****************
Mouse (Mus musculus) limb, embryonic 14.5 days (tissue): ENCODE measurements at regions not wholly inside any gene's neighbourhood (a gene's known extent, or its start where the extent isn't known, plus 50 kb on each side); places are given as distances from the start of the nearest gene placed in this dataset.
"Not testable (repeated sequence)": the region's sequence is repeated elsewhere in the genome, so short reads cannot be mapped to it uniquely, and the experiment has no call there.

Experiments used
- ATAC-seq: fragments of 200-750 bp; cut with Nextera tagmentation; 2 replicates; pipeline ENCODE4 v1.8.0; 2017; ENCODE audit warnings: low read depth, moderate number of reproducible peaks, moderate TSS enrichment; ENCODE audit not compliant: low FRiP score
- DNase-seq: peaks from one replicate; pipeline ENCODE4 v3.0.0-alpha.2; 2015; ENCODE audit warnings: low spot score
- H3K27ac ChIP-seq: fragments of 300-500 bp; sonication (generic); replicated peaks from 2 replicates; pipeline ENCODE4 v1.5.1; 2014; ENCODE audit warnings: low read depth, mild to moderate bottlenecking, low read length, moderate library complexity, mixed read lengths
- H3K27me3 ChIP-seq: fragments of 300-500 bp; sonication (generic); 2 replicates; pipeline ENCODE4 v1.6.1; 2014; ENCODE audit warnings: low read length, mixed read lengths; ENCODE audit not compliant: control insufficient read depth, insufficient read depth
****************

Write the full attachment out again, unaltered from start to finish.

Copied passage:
Mouse (Mus musculus) limb, embryonic 14.5 days (tissue): ENCODE measurements at regions not wholly inside any gene's neighbourhood (a gene's known extent, or its start where the extent isn't known, plus 50 kb on each side); places are given as distances from the start of the nearest gene placed in this dataset.
"Not testable (repeated sequence)": the region's sequence is repeated elsewhere in the genome, so short reads cannot be mapped to it uniquely, and the experiment has no call there.

Experiments used
- ATAC-seq: fragments of 200-750 bp; cut with Nextera tagmentation; 2 replicates; pipeline ENCODE4 v1.8.0; 2017; ENCODE audit warnings: low read depth, moderate number of reproducible peaks, moderate TSS enrichment; ENCODE audit not compliant: low FRiP score
- DNase-seq: peaks from one replicate; pipeline ENCODE4 v3.0.0-alpha.2; 2015; ENCODE audit warnings: low spot score
- H3K27ac ChIP-seq: fragments of 300-500 bp; sonication (generic); replicated peaks from 2 replicates; pipeline ENCODE4 v1.5.1; 2014; ENCODE audit warnings: low read depth, mild to moderate bottlenecking, low read length, moderate library complexity, mixed read lengths
- H3K27me3 ChIP-seq: fragments of 300-500 bp; sonication (generic); 2 replicates; pipeline ENCODE4 v1.6.1; 2014; ENCODE audit warnings: low read length, mixed read lengths; ENCODE audit not compliant: control insufficient read depth, insufficient read depth